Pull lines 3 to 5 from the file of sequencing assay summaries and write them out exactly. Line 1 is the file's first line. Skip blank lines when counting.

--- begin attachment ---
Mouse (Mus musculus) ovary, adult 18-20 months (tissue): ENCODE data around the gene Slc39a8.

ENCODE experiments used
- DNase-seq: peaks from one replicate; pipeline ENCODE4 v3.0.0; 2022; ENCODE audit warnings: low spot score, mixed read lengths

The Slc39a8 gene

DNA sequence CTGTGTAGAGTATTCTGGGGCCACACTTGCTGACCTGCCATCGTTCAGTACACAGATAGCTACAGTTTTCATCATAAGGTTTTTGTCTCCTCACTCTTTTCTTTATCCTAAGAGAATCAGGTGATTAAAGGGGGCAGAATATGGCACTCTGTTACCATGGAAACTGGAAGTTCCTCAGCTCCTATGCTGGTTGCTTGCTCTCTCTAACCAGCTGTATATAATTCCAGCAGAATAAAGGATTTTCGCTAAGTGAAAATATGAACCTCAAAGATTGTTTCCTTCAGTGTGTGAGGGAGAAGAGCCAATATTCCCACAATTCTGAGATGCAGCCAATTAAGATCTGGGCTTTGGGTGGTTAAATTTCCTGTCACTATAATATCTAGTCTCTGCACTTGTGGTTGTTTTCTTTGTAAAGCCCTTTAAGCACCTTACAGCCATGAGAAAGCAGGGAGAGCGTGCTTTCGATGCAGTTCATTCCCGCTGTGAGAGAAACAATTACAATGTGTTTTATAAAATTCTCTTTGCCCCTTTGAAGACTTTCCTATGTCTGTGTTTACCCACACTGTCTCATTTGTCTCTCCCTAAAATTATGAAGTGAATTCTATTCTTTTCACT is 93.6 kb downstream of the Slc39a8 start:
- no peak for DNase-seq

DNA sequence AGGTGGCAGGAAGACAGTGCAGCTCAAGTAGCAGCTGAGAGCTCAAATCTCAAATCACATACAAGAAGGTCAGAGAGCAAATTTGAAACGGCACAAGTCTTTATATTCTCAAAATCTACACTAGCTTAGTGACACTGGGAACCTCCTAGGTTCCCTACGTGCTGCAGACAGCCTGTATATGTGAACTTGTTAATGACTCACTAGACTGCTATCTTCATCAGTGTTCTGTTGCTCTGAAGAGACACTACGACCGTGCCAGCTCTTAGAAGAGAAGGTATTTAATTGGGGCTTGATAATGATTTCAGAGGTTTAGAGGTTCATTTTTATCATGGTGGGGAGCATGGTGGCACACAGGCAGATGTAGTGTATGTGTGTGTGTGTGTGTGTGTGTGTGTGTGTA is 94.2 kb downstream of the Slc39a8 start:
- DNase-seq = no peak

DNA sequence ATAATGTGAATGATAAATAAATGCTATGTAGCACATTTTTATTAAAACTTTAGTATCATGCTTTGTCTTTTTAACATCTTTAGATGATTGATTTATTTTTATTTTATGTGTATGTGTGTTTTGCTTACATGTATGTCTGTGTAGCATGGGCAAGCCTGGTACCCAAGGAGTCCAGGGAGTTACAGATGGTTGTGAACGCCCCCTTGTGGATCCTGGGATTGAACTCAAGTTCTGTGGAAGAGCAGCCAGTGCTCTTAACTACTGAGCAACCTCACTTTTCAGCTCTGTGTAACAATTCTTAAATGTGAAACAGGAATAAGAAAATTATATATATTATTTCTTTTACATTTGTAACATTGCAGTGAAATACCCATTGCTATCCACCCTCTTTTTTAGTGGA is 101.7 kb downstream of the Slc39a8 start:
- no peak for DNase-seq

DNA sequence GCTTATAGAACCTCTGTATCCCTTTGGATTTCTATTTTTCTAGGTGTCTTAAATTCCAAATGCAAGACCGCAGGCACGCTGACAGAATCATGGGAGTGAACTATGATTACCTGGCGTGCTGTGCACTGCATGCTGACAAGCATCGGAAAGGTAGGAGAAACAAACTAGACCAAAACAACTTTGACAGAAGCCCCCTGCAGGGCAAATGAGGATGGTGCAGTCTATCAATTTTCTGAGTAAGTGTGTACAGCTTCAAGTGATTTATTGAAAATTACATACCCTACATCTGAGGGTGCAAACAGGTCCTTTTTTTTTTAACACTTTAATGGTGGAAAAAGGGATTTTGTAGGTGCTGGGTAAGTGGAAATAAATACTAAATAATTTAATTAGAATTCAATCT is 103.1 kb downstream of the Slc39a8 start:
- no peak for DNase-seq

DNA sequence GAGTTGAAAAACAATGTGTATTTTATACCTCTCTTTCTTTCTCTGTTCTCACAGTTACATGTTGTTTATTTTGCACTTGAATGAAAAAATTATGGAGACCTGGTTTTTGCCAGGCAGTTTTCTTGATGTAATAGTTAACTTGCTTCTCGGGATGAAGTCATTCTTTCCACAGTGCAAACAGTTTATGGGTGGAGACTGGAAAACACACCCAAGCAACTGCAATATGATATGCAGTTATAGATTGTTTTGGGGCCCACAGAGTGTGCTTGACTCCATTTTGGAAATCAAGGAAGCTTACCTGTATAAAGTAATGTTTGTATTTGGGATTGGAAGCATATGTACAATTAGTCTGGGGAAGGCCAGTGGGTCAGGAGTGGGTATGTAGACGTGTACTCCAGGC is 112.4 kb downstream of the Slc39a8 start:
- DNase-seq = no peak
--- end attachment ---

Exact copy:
- DNase-seq: peaks from one replicate; pipeline ENCODE4 v3.0.0; 2022; ENCODE audit warnings: low spot score, mixed read lengths

The Slc39a8 gene

DNA sequence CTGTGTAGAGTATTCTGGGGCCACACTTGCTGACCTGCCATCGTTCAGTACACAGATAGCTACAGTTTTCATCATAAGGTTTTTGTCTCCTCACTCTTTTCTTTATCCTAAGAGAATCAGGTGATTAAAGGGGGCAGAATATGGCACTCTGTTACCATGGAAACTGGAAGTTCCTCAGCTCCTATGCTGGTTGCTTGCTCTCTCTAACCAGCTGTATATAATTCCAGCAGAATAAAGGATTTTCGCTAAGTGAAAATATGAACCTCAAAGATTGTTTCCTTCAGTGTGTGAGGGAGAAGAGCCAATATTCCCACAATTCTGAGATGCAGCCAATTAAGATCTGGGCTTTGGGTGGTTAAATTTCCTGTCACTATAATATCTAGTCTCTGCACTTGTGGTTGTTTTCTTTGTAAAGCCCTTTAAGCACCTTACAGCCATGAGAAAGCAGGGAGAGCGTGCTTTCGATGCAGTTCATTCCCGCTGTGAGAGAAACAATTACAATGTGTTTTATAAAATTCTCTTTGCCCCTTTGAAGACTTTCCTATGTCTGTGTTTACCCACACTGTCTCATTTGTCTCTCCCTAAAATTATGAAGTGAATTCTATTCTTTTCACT is 93.6 kb downstream of the Slc39a8 start: